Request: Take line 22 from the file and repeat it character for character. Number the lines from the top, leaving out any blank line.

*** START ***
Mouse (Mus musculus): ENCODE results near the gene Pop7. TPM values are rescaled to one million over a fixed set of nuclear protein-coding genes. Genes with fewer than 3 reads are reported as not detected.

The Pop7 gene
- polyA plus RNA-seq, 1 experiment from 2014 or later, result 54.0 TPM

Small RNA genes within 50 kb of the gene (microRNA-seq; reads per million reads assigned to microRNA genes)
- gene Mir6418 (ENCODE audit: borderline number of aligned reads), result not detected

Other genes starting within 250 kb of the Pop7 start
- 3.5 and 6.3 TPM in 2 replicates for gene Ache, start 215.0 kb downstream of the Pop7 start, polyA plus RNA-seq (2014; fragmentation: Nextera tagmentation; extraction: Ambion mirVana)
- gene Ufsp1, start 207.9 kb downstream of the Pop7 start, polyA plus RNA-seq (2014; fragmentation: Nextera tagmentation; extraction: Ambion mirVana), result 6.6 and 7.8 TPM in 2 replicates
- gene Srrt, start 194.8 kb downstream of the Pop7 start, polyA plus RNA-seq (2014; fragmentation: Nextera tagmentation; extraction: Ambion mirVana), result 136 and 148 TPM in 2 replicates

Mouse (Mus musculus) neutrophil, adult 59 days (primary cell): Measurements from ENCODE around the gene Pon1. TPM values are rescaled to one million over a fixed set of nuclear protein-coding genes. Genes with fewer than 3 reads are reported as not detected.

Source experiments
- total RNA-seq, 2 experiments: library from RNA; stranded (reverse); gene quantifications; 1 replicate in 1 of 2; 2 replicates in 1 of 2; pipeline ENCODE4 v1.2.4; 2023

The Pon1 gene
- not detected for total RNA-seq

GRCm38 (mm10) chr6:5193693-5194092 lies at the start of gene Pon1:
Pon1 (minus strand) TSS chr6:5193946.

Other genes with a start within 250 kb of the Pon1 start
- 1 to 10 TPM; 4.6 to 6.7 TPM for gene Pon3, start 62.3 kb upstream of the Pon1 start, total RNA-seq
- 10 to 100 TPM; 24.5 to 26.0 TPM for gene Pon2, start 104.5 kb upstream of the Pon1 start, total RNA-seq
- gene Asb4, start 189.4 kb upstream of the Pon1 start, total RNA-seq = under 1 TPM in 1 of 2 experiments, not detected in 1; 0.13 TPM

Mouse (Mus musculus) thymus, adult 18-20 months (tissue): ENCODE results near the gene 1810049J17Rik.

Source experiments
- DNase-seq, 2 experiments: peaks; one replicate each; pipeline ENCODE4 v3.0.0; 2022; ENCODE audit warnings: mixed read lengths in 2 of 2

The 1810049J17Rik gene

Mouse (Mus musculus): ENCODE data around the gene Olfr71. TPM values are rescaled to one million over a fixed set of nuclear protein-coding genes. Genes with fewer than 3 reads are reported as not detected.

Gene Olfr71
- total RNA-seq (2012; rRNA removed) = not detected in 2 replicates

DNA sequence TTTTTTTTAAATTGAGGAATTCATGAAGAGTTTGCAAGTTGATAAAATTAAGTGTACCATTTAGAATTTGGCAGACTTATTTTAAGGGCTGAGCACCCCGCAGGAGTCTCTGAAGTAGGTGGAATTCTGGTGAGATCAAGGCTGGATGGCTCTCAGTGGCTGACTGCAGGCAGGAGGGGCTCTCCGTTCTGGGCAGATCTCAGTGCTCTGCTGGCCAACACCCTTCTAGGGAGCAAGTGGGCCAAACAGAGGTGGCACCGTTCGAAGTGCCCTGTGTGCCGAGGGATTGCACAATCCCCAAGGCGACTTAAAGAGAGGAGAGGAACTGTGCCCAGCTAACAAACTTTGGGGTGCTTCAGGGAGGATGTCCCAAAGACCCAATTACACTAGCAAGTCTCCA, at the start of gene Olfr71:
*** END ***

Source experiments